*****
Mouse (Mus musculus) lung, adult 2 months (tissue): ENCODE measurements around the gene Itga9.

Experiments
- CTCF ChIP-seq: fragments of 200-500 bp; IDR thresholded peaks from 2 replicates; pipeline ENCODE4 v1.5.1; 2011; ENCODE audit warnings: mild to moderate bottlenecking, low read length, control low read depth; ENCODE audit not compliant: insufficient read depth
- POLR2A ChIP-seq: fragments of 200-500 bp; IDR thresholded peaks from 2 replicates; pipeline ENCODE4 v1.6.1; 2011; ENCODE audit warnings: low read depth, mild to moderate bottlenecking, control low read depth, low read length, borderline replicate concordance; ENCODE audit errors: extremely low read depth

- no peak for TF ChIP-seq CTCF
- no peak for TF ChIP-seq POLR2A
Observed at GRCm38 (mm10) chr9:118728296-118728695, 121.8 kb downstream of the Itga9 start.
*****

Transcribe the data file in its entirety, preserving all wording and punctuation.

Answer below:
Mouse (Mus musculus) lung, adult 2 months (tissue): ENCODE measurements around the gene Itga9.

Experiments
- CTCF ChIP-seq: fragments of 200-500 bp; IDR thresholded peaks from 2 replicates; pipeline ENCODE4 v1.5.1; 2011; ENCODE audit warnings: mild to moderate bottlenecking, low read length, control low read depth; ENCODE audit not compliant: insufficient read depth
- POLR2A ChIP-seq: fragments of 200-500 bp; IDR thresholded peaks from 2 replicates; pipeline ENCODE4 v1.6.1; 2011; ENCODE audit warnings: low read depth, mild to moderate bottlenecking, control low read depth, low read length, borderline replicate concordance; ENCODE audit errors: extremely low read depth

- no peak for TF ChIP-seq CTCF
- no peak for TF ChIP-seq POLR2A
Observed at GRCm38 (mm10) chr9:118728296-118728695, 121.8 kb downstream of the Itga9 start.